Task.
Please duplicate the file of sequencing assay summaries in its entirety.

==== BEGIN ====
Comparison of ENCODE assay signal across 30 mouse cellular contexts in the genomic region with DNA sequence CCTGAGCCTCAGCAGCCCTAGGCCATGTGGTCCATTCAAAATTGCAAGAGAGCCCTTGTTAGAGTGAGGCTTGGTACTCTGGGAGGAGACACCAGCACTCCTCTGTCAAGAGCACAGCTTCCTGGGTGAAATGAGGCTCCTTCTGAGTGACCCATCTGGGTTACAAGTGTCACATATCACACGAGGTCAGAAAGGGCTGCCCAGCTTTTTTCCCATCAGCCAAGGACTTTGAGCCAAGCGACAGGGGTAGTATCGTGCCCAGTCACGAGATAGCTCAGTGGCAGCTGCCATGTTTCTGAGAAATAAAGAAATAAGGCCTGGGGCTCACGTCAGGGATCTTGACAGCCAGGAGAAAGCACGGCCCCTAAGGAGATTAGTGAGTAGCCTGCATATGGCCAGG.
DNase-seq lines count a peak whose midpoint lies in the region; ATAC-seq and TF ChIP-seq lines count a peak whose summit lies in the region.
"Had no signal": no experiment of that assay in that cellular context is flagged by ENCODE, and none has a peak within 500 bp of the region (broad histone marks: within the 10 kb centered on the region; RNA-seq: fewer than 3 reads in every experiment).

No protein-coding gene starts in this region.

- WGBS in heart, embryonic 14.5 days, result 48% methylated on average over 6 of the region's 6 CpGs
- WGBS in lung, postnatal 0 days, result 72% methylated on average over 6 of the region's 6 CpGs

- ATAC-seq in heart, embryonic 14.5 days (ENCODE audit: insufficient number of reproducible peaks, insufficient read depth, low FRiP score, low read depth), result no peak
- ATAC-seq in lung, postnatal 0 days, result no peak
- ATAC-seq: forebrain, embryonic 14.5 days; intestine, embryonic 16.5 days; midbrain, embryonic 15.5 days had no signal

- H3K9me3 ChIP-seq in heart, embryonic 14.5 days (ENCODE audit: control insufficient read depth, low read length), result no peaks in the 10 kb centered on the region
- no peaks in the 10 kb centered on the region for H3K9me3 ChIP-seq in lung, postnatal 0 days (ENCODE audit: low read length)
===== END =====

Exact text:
Comparison of ENCODE assay signal across 30 mouse cellular contexts in the genomic region with DNA sequence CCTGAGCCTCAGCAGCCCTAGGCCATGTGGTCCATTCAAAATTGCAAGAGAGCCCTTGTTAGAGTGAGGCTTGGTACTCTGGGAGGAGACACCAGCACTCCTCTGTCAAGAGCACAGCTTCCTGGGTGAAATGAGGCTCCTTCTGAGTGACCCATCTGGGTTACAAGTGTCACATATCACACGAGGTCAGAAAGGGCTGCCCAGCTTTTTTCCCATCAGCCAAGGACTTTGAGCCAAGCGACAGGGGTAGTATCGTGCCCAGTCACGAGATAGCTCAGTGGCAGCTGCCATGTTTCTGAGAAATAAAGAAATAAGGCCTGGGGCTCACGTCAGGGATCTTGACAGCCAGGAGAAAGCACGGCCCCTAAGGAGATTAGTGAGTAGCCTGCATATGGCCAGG.
DNase-seq lines count a peak whose midpoint lies in the region; ATAC-seq and TF ChIP-seq lines count a peak whose summit lies in the region.
"Had no signal": no experiment of that assay in that cellular context is flagged by ENCODE, and none has a peak within 500 bp of the region (broad histone marks: within the 10 kb centered on the region; RNA-seq: fewer than 3 reads in every experiment).

No protein-coding gene starts in this region.

- WGBS in heart, embryonic 14.5 days, result 48% methylated on average over 6 of the region's 6 CpGs
- WGBS in lung, postnatal 0 days, result 72% methylated on average over 6 of the region's 6 CpGs

- ATAC-seq in heart, embryonic 14.5 days (ENCODE audit: insufficient number of reproducible peaks, insufficient read depth, low FRiP score, low read depth), result no peak
- ATAC-seq in lung, postnatal 0 days, result no peak
- ATAC-seq: forebrain, embryonic 14.5 days; intestine, embryonic 16.5 days; midbrain, embryonic 15.5 days had no signal

- H3K9me3 ChIP-seq in heart, embryonic 14.5 days (ENCODE audit: control insufficient read depth, low read length), result no peaks in the 10 kb centered on the region
- no peaks in the 10 kb centered on the region for H3K9me3 ChIP-seq in lung, postnatal 0 days (ENCODE audit: low read length)